Identifying Diseases and Deficiency Symptoms Before It’s Too Late

Is one of your aquarium dwellers acting oddly or looking different? This could be a first sign of disease.

We are going to give you an outline of the most frequent diseases in the aquarium. This will help you limit your initial diagnosis to a few diseases and afterwards select the right medication for the treatment.

About 90 % of all fish diseases can be put down to a weakening of the fish’s immune system. This means the application of remedies can fight the pathogen but doesn’t generally eliminate the cause. It is therefore very important to determine the cause. You can find a list of possible causes here: Проблемы в аквариуме

White Spot Disease / Cryptocaryon

White spot disease is caused by a parasite from the group of the ciliates which can be killed off quickly and safely. No medication can kill the parasite directly off the fish because the parasite is “protected” by the fish’s mucous membrane. This parasite has a life cycle with several stages during which it cannot be killed. Only during a free floating "swarm out" phase is a successful treatment possible. We therefore recommend you raise the water temperature by 3 °C (do not raise the water temperature over 30 °C). This causes the life cycle to be accelerated, which in turn considerably improves the chances of catching the parasite in a vulnerable swarm out phase!

Allthough the white spot disease in marine water completely resembles the white spot disease in freshwater, it is a different pathogen. The disease can also be traced back to a ciliate which carries the name cryptocaryon (sometimes also written cryptocarion).

Product recommendation: JBL Punktol Plus 125 , JBL Punktol Plus 250 , JBL Punktol Plus 1500 , X JBL Punktol Red Plus 125

Helps effectively with:

  1. White spots (Ichthyophthirius multifiliis)
  2. Marine white spots (cryptocaryon irritans)
  3. Skin parasite (costia necatrix)
  4. Marine skin parasite (brooklynella hostilis)
  5. Glossatella / heteropolaria
  6. Trichodina heart-shaped skin parasite (chilodonella)

Often confused with: oodinium

Fin Rot / Mouth Rot

These two diseases can be recognised by the fraying, rotting off and later by the complete loss of body parts through this unpleasant looking disease. The disease can be stopped quickly and the fish is able to completely regenerate the body parts affected. To build up sufficient energy reserves for the fish we recommend adding a vitamin product to the food twice a week.

Mouth or fin rot is caused by water quality problems, even if the pathogen is of a bacterial nature. The causative bacteria of the Aeromonas and Pseudomonas group reproduce in the pond very quickly if the water quality is not right. To combat the diseases permanently not only the right remedy but also an improvement of the water quality is necessary. The most important measure is the regular water change. Also the use of a UV-C water clarifier helps to reduce the bacterial germ load in the aquarium and to improve the living conditions of the fish. The most important water values, which need to be checked and if necessary optimised, are: carbonate hardness (KH), pH (pH value), ammonium (NH3) and nitrite (NO2). All you need to know about these water values and how to improve them are to be found in the Анализ воды, онлайн-лаборатория . In addition, a thorough and regular cleaning of the filter is recommended.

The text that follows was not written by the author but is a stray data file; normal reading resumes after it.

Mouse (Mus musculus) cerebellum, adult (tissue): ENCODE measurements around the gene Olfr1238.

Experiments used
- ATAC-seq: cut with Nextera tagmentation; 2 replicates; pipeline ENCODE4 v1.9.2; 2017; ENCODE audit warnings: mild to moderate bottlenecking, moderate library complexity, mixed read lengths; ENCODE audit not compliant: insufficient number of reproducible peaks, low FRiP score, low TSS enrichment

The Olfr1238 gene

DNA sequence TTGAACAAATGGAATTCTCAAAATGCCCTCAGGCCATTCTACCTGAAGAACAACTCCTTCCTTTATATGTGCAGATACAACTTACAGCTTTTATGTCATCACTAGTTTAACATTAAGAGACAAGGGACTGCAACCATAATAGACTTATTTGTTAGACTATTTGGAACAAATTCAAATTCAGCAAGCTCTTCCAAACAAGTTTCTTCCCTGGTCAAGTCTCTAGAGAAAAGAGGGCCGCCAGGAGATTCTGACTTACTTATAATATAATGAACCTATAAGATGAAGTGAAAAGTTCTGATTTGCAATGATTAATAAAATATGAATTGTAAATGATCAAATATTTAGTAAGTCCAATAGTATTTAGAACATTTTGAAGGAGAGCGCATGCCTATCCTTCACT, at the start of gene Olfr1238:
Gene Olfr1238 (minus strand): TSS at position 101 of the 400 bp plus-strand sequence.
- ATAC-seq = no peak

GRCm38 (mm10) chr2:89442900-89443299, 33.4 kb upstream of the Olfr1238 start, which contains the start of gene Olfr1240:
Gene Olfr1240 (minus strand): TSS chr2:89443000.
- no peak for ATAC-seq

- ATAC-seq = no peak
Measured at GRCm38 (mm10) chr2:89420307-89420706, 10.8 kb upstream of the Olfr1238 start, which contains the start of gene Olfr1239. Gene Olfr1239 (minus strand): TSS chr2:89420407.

Product recommendation: JBL Ektol fluid Plus 125

Helps effectively with:

  1. Fin rot (aeromonas, pseudomonas, myxo bacteria and flexibacter)
  2. Columnaris (mouth rot)
  3. Bacterial gill rot

Oodinium

This is a parasite from the group of dinoflagellates (a kind of algae). This means that copper is best suited for combatting oodinum effectively. The copper concentration in the water is decisive in the effort to eliminate this parasite. Exactly 0.3 mg/l of copper are needed, which must then be checked using a suitable copper test. Too much copper can also kill fish, whereas too little copper is ineffective and may even lead to resistant pathogens. Like ichthyophthirius, oodinium has a life cycle where the pathogen passes through different stages. As with the white spot disease, the oodinium pathogen can only be combatted in the swarm out stage. We therefore recommend you raise the water temperature by 3 °C (do not raise the water temperature over 30 °C). This causes the life cycle to be accelerated, which in turn considerably improves the chances of catching the parasite in a vulnerable swarm out phase!

Product recommendation: JBL Oodinol Plus 250

Helps effectively with:

  1. Oodinium pillularis (freshwater velvet disease)
  2. Oodinium limneticum (North American freshwater velvet disease)
  3. Oodinium ocellaris (marine velvet disease)

Often confused with: ichthyophthirius, cryptocaryon

Fungal Infestation

Fungal infections are easily recognisable on fish with their cotton wool-like formations. It is important to start the treatment without delay, as the fungi release toxic metabolic products into the fish organism. This poisoning is actually the main problem. The fish are able to regenerate their skin and any surrounding tissue that have been destroyed quite easily during the healing process. Visible fungal infestation is very often a secondary infection, which may, for example, result from a skin injury. Just as often, though, a bacterial infection which destroys the mucous membrane and the upper skin layers of the fish is found to be the primary cause.

Product recommendation: JBL Fungol Plus 250

Helps effectively with:

  1. Fungal infection (saprolegniaceae)
  2. Spawning-related fungal infection
  3. Water mold (achlya)

Often confused with: mouth rot

External Bacterial Infestation / Open Ulcer

Internal and external bacterial infections can take on a wide variety of appearances. Whitish coatings often appear on the fish skin. However, bloodshot spots can also be discerned or completely different symptoms can occur. A clear diagnosis is only practically possible with a microscope. If a microscope is available, distinguishing between bacterial and parasitic diseases is relatively simple: Most parasites are already clearly recognisable as moving objects with a 100-(!)-fold magnification. By contrast, bacteria are so small that they cannot even be recognised clearly with a 500-fold magnification. To put it simply: If you see objects that are clearly visible and moving around, they are most likely parasites. Conversely, if you don't find anything, you are probably dealing with a bacterial infection.

Product recommendation: JBL Ektol bac Plus 250

Helps effectively with:

  • External bacterial diseases
  • Open ulcers
  • Bloodshot spots
  • Bleedings

Gill Flukes & Skin Flukes & Tapeworms